Reshoring Starts with Mapping Suppliers
When the book How COVID-19 Changed Supply Chains is written, it will include chapters on reshoring—bringing manufacturing back to the United States—and nearshoring—bringing them closer to home. But there won't be a chapter titled "How COVID-19 Ended China's Manufacturing Dominance."
After COVID-19 disrupted Chinese-made supplies of personal protective equipment, reliance on Chinese suppliers was portrayed as a critical strategic weakness. Now is an appropriate time for companies with suppliers in China to evaluate whether to reshore or nearshore parts of their supply chains.
Here are four key points to consider:
1. Map your supply chains first. Those companies that invested in monitoring and mapping their supply networks before the disruption occurred emerged from the pandemic in better shape. They had better visibility into the structure of their supply chains down to the second- and third-tier supplier level.
Without this kind of mapping, any strategy to shift manufacturing away from China is vulnerable to sub-tier dependencies. Apparel manufacturers that moved from China to other Asian countries found they were still dependent on Chinese suppliers for textiles, zippers, and other components, according to The Wall Street Journal.
Visibility mapping also increases the potential to reshore a supply chain without having to switch suppliers. Consider this: By mapping its tier one, two, and three suppliers in China, a company may find that 30% of them have manufacturing sites outside of China (this percentage is typical).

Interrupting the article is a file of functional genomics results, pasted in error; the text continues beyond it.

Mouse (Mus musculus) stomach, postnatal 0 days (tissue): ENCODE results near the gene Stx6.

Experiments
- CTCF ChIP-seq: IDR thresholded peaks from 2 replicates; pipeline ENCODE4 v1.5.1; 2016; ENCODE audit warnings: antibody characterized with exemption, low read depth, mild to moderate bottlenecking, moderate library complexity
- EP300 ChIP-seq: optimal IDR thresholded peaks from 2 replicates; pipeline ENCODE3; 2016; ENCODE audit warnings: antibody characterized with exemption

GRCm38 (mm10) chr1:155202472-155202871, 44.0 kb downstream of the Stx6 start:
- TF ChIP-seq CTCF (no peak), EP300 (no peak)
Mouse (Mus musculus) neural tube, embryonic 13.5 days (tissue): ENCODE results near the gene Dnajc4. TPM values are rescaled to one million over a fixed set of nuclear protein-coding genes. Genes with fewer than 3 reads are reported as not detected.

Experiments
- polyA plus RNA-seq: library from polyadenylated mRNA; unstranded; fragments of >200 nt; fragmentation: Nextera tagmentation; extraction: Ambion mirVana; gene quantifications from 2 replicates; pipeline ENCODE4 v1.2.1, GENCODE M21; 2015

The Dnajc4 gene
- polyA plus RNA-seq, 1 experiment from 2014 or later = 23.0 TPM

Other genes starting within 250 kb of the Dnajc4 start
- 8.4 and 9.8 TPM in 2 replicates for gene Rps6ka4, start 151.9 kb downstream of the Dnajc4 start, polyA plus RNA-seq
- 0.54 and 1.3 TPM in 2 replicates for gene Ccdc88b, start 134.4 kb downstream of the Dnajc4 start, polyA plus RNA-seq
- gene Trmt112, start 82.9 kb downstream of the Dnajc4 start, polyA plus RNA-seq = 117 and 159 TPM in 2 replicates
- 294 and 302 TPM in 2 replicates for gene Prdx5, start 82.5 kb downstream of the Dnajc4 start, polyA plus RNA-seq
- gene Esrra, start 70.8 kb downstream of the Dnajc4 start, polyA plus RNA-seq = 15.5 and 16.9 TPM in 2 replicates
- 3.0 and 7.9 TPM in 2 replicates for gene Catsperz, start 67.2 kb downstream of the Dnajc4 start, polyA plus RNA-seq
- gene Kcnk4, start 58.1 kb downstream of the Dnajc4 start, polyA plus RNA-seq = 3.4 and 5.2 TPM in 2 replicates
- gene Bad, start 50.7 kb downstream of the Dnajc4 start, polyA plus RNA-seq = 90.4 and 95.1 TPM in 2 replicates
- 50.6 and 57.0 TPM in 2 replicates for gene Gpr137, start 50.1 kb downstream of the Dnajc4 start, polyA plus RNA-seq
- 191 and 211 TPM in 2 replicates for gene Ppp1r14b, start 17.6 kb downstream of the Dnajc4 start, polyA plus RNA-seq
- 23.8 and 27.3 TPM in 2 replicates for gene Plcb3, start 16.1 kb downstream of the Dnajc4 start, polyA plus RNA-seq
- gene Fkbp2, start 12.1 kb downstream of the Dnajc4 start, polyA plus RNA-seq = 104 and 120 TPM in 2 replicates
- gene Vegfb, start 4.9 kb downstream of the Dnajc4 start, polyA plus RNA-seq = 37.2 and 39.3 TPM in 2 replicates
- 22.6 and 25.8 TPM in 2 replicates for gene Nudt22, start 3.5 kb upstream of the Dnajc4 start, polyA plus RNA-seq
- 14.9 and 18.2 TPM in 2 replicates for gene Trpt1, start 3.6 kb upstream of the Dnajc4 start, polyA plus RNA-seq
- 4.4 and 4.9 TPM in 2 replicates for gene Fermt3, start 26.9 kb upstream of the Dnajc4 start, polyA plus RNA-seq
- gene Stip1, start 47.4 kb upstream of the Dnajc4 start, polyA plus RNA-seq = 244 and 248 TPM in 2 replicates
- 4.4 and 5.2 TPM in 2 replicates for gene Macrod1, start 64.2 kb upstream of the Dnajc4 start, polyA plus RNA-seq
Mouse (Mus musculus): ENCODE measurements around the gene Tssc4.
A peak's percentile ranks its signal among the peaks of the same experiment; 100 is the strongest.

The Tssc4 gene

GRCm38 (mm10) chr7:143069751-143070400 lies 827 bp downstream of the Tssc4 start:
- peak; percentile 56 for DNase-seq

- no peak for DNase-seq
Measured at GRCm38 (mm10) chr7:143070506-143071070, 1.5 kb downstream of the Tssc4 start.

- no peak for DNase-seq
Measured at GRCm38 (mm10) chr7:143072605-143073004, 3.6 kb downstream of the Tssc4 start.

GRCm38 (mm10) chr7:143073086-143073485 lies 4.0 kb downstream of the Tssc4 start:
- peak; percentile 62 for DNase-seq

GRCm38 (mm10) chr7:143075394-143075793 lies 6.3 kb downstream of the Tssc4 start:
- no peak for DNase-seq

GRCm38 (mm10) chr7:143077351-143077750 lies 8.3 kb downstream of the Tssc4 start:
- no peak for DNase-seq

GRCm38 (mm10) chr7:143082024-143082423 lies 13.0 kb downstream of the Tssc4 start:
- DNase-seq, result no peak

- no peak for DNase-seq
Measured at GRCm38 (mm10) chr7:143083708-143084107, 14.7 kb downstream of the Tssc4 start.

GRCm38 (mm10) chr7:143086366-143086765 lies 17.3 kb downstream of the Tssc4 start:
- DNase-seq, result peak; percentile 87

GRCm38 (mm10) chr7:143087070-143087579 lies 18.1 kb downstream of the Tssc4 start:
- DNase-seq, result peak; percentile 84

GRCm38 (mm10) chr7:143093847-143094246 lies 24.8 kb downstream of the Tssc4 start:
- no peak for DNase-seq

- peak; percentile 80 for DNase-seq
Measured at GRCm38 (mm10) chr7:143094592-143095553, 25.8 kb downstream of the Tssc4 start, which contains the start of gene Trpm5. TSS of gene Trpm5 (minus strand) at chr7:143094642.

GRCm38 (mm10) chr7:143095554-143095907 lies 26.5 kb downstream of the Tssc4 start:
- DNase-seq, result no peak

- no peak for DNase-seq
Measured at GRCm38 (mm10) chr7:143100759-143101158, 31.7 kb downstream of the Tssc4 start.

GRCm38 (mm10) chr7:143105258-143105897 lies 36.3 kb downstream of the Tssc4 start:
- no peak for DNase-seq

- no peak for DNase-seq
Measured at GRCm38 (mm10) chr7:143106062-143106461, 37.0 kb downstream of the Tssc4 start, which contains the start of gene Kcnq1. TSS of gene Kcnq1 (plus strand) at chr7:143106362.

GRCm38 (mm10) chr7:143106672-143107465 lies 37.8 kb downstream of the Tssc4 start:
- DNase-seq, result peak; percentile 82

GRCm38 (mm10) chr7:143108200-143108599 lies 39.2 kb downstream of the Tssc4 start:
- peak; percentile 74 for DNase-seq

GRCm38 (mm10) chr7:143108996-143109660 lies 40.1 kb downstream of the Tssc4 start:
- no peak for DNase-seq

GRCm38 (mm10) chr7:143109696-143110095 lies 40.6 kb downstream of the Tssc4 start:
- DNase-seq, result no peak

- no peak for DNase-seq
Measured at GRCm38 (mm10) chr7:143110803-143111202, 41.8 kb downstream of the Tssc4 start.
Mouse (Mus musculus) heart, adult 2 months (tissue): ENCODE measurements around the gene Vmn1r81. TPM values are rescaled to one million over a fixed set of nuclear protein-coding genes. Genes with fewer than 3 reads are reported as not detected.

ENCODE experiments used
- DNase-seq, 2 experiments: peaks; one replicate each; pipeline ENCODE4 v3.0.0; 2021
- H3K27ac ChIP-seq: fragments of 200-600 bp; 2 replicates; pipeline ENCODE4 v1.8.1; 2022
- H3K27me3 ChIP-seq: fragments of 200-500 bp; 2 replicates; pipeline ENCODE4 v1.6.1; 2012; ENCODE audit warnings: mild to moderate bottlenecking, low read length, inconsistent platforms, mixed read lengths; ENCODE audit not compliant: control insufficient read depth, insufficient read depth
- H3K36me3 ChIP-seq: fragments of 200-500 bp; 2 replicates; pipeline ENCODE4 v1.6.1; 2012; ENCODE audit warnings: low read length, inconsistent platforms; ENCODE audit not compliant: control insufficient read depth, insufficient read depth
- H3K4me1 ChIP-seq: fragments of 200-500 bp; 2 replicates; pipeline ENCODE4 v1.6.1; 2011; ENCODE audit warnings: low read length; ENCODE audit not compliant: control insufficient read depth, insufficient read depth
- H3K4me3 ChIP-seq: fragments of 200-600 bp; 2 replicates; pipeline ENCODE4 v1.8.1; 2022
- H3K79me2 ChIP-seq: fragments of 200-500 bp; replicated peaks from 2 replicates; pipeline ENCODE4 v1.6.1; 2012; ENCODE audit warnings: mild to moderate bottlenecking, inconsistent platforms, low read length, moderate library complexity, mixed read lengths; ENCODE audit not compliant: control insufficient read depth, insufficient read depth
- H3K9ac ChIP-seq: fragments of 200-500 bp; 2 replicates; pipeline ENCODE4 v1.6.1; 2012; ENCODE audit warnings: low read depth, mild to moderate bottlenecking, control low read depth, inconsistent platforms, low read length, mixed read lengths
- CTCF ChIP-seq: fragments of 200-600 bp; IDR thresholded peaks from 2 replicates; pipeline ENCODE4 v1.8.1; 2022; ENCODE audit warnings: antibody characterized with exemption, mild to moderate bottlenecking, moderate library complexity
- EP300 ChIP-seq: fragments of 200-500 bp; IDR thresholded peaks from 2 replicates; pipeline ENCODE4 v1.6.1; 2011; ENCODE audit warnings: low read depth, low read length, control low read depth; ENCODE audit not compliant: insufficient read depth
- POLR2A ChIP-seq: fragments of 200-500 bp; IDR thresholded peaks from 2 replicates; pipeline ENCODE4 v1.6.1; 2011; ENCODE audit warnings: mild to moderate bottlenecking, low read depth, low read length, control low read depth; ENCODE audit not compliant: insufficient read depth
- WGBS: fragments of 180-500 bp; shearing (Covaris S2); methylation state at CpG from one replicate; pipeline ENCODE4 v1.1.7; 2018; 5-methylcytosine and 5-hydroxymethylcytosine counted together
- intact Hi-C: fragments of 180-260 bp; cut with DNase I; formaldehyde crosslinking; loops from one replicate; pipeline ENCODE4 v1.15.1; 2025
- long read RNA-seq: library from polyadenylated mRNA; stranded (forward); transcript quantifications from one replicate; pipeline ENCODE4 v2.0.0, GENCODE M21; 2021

Instead of onboarding new suppliers, which is labor- and time-intensive, the company could shift to a supplier's alternate location with minimal disruption. In this case, the value of the map will be greater than the cost and time to develop it.
2. Evaluate real costs and impacts. Even in a developing country, setting up a new factory can cost several billion dollars and take two or three years. If a supplier or contract manufacturer is making that investment, cost increases for parts and materials are almost certain to follow. Evaluate how much costs are likely to rise due to such a move, and how those will affect prices, demand for the affected products, and profitability.
3. Don't assume "near" equals "inexpensive" or "risk-free." With its close proximity and recent United States-Mexico-Canada Agreement ratification, Mexico is widely perceived as an ideal location for nearshoring supply chains. But Mexico is not an inexpensive country in which to operate compared to other Asian countries.
Both the United States and Mexico, or any other nearshore locations, have their own risks, constraints, and challenges. Leverage your mapping data and conduct a thorough analysis of suppliers in that region and their historical performance during disruptions.
4. Before you reshore manufacturing, take account of the skills needed, availability, and cost. With the current high unemployment rates, many companies—including foreign firms supplying U.S. customers—are looking to build domestic manufacturing capacity. While it's true that the available labor force will be much larger than it would have been one year ago, most of those workers have experience in service industries only, and would need significant training.
Optimize and Analyze
An informed decision about reshoring or nearshoring requires optimizing the variables and thoroughly analyzing the risks, costs, and benefits. Supply chain design strategy should always be for long-term competitive advantage rather than in reaction to an event.